A multinational biscuit company is paying almost £40,000 to charity after an oversight that saw the company failing to comply with the packaging waste regulations for 15 years.
Introduced in 1997, the Producer Responsibility Obligations (Packaging Waste) Regulations requires companies to finance the recovery and recycling of packaging materials in proportion to the amount they have placed on the market. Under the regulations, if a business produces or handles more than 50 tonnes of packaging in a year and has a turnover of more than £2 million they must either join a producer compliance scheme or register directly with the Environment Agency.
Bahlsen LLP, a multinational company that imports biscuits and other foods, failed to report the amount of packaging they had imported since 1997 until the company identified themselves that they should have been registered. The Environment Agency said that during the period of non-compliance the company had an unfair financial advantage against registered compliant competitors and caused the Agency to lose revenue that would be used for compliance monitoring and regulation.
Bahlsen is said to have improved its operating procedures to prevent further breaches and offered financial contributions of more than £39,800 to the Wildlife Trust and Woodland Trust, which exceeds the amount it would have cost had they registered in 1997.
Sanjiv Syal, Environment Agency Officer said: “Bahlsen submitted a proactive EU Offer, which means the company voluntarily came to us to report the breaches when the problem was identified. This self-reporting means the company benefits from a reduction in the penalty which could have applied had the investigation gone to court, and allows the financial recompense to go to good environmental causes.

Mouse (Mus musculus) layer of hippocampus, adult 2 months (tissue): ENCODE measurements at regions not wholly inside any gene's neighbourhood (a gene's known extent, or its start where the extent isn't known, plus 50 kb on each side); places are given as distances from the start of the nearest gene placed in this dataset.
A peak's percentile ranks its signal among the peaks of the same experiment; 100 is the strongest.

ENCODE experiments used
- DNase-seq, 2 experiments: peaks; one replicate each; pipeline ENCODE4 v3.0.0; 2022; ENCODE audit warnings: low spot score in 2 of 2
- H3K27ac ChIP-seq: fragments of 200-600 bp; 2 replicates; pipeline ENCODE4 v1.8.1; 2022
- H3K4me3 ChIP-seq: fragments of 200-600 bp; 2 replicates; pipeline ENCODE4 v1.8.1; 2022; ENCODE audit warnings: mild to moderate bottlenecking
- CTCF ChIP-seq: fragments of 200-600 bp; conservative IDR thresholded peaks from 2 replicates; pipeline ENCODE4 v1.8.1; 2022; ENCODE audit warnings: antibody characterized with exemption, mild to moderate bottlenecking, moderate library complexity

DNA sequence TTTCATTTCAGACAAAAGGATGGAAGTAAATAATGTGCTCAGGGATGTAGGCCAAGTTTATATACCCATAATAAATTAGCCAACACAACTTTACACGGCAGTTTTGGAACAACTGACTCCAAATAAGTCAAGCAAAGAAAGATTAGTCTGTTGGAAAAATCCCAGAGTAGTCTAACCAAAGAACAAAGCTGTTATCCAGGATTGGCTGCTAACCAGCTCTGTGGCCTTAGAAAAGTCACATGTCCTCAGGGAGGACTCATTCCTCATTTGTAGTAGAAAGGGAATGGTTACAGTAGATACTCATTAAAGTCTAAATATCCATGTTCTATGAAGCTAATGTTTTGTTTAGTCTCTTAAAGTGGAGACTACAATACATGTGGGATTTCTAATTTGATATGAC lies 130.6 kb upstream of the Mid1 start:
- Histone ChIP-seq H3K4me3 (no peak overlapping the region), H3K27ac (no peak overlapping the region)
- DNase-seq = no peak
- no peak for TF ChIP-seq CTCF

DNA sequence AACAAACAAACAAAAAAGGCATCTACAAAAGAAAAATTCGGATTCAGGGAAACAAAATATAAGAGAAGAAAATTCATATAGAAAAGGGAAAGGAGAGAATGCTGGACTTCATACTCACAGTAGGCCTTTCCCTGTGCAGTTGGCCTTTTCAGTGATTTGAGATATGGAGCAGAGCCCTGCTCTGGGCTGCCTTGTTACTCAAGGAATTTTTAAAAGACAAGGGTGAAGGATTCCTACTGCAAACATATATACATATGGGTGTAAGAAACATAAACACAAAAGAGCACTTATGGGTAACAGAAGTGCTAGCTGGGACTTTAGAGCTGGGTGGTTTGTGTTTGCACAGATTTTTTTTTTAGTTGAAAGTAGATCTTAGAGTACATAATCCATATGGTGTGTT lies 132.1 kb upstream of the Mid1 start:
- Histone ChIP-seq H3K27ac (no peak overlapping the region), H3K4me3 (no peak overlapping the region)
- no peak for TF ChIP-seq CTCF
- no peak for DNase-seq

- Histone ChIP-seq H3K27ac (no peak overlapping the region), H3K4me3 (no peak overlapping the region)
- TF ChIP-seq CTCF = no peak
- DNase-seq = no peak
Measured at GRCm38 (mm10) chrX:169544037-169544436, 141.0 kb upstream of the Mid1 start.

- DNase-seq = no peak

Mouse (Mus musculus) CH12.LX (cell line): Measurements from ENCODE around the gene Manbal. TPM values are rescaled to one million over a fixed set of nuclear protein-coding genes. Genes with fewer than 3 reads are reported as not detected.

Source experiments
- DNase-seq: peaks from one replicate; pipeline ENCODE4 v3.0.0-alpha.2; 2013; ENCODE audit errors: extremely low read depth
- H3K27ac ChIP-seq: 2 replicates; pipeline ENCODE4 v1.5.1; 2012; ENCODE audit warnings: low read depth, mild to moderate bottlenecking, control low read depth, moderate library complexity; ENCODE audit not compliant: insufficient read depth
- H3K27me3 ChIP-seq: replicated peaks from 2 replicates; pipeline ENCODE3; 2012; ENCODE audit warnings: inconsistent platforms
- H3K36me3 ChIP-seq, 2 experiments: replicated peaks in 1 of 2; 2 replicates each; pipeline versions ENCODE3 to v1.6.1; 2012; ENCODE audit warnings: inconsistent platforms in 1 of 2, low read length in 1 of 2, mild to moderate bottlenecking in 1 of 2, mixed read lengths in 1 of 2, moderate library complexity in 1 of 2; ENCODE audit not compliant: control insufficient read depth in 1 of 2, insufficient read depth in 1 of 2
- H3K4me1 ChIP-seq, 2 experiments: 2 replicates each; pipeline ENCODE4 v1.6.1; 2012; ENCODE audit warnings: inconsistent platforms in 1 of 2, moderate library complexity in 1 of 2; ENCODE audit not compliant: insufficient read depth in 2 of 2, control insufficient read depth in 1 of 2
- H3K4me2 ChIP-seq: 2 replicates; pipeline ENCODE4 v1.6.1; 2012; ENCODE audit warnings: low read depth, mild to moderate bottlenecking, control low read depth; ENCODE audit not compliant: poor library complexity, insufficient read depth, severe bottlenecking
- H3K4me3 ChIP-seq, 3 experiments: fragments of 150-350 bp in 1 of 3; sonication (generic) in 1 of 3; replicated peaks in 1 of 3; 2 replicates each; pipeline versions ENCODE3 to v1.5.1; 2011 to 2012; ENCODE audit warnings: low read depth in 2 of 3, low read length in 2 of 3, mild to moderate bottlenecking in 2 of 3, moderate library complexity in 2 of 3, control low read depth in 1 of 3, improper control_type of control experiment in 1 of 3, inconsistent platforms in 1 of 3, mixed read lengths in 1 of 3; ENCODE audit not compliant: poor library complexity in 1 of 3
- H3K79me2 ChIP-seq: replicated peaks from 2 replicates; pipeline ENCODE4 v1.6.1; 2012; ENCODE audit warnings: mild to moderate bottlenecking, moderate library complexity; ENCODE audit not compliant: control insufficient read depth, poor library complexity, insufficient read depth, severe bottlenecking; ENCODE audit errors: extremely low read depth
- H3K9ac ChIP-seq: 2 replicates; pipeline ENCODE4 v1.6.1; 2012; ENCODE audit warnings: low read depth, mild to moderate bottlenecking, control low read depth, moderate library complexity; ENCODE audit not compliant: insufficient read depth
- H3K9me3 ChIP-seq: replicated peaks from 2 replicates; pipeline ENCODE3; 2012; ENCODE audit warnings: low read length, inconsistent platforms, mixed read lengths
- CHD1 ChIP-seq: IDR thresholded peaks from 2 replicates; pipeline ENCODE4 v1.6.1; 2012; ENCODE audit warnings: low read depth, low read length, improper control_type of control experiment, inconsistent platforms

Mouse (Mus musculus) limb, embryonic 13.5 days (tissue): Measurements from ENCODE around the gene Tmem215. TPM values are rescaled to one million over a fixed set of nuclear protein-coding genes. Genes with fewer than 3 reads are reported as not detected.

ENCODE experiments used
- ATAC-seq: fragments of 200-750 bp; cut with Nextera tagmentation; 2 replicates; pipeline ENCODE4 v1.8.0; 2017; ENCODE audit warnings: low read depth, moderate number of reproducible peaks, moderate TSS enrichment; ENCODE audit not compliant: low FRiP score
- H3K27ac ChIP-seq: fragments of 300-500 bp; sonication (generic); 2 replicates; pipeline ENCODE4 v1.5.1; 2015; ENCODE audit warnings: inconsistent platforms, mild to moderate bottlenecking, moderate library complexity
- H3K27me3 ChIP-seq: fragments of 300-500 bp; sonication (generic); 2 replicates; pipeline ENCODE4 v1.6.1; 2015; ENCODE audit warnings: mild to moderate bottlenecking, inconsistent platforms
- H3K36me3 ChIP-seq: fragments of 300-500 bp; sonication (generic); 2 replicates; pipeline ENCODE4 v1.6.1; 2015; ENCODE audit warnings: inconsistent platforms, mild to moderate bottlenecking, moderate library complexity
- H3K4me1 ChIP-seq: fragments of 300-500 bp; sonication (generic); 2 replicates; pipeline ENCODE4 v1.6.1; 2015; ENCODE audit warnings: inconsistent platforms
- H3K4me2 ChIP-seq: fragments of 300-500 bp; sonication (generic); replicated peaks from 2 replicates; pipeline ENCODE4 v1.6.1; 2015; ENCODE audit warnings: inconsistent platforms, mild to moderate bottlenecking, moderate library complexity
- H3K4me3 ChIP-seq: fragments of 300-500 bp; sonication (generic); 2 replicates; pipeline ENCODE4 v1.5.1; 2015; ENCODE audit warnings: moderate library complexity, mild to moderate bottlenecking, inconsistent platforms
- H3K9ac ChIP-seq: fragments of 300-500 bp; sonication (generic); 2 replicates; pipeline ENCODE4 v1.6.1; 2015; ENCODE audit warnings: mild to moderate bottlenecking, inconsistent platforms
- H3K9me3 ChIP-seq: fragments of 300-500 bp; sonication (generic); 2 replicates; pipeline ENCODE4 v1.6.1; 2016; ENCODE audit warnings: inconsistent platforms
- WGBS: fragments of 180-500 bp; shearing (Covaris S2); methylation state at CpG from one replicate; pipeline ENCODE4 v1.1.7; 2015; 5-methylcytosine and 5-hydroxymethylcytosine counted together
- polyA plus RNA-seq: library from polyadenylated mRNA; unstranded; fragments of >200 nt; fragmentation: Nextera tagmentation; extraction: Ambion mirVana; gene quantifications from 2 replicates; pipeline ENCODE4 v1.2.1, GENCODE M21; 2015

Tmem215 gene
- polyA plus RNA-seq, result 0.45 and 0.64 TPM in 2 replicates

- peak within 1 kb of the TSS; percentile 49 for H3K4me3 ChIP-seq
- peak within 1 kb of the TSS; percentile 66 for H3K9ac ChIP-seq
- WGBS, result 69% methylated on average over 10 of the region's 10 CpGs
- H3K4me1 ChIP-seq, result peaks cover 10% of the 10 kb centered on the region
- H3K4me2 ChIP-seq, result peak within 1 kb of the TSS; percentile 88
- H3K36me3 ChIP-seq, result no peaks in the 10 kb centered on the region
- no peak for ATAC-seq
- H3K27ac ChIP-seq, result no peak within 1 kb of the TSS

“The use of Civil Sanctions, where appropriate, can offer benefits to the environment and the wider world by using resources wisely and allowing the company to get back into compliance whilst still accepting financial responsibility for its breaches.
“We would encourage any other operators who may be eligible to offer an EU to get in touch before our investigations identify non-compliance and we seek a larger penalty.
“Bahlsen was fully cooperative throughout the investigation. The company is keen to do the right thing and be fully compliant with packaging regulations in the future.”
Civil sanctions were introduced in 2011 as an alternative to prosecution, allowing companies who are non-compliant with the packaging regulations to donate the avoided costs of non-compliance to a charity of environmental concern. The company submits a form, called an Enforcement Undertaking (EU), which details what it has now done to become compliant and the amount they wish to donate.
If you think your business has been non-compliant in previous years, Clarity Environmental can help. Martin Trigg-Knight, Account Manager for our packaging compliance scheme, said: “It can be a worrying time if you realise your business may have breached regulations, but it is important to take immediate action. We can help businesses going through the civil sanction process, and will make the process as simple as we possibly can, working with you throughout the process, liaising with the Environment Agency, assisting your EU offer submission and calculating the costs you have avoided by failing to comply.”
At Clarity, we work with companies that handle packaging, helping them to reduce their impact on the environment and ensuring they comply with current regulations. Our approved packaging compliance scheme can handle your producer responsibility obligations on your behalf, giving you peace of mind and saving you time and money. If you would like to find out more, or for a no-obligation quote, get in touch with our team on 0845 129 7177.